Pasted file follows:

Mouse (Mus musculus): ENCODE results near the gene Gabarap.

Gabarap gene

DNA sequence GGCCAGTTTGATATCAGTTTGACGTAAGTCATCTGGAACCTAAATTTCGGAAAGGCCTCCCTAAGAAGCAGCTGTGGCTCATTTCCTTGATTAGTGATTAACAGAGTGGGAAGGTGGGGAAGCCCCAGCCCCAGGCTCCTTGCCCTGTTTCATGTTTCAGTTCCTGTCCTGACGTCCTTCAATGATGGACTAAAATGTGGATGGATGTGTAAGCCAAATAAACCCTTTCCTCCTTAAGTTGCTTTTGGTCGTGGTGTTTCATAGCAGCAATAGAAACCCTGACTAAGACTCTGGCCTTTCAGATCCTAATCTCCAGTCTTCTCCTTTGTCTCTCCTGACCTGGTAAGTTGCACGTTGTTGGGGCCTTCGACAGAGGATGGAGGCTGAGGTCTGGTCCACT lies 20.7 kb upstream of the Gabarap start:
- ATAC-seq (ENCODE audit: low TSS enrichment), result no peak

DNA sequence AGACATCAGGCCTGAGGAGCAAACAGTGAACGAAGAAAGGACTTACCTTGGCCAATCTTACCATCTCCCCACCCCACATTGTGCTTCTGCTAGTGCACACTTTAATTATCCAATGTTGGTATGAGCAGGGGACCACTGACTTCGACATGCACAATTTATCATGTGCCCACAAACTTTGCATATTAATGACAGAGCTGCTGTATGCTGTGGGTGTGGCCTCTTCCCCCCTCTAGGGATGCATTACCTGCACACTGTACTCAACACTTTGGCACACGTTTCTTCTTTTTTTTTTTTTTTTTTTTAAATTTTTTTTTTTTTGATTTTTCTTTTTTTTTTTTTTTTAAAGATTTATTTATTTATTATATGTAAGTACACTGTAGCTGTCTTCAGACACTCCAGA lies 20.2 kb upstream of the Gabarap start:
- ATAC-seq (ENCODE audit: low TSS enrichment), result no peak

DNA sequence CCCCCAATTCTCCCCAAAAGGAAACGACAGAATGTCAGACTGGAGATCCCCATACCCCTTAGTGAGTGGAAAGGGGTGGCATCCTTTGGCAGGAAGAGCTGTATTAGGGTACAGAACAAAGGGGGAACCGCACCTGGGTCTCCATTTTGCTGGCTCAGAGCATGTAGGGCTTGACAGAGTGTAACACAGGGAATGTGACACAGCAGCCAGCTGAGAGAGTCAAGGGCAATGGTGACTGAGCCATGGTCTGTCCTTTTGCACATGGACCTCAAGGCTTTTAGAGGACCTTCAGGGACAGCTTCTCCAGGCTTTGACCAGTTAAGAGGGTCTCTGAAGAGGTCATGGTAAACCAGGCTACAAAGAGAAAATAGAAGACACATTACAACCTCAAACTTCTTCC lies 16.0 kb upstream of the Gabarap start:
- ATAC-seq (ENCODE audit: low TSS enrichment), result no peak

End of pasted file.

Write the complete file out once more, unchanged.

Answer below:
Mouse (Mus musculus): ENCODE results near the gene Gabarap.

Gabarap gene

DNA sequence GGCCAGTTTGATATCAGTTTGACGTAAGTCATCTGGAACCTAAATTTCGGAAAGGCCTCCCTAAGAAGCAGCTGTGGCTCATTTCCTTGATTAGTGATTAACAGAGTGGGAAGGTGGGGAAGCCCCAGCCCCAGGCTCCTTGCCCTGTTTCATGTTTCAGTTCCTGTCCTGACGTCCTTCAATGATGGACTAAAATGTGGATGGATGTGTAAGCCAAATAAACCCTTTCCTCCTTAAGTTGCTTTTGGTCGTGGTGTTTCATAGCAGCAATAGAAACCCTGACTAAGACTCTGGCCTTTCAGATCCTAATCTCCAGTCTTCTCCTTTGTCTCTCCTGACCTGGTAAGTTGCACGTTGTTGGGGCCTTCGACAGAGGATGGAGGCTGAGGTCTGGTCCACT lies 20.7 kb upstream of the Gabarap start:
- ATAC-seq (ENCODE audit: low TSS enrichment), result no peak

DNA sequence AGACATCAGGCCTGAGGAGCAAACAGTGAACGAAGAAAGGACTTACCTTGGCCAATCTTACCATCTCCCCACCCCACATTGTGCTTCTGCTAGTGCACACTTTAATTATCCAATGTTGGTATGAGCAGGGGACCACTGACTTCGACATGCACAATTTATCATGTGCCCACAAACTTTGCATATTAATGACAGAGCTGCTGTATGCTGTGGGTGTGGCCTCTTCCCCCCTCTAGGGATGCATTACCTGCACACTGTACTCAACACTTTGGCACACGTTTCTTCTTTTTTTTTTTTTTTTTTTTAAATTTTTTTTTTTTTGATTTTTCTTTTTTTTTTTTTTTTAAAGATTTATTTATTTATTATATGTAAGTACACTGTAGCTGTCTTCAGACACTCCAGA lies 20.2 kb upstream of the Gabarap start:
- ATAC-seq (ENCODE audit: low TSS enrichment), result no peak

DNA sequence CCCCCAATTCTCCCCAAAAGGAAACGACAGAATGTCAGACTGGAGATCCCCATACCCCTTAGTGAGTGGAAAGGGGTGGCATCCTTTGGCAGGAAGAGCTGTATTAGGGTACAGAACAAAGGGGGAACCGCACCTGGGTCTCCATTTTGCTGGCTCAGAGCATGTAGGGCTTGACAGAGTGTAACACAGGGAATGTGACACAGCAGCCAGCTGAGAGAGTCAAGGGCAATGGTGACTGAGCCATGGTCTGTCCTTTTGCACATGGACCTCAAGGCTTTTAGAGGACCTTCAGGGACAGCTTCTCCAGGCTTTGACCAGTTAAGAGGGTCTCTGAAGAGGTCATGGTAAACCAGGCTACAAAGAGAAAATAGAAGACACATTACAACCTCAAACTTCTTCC lies 16.0 kb upstream of the Gabarap start:
- ATAC-seq (ENCODE audit: low TSS enrichment), result no peak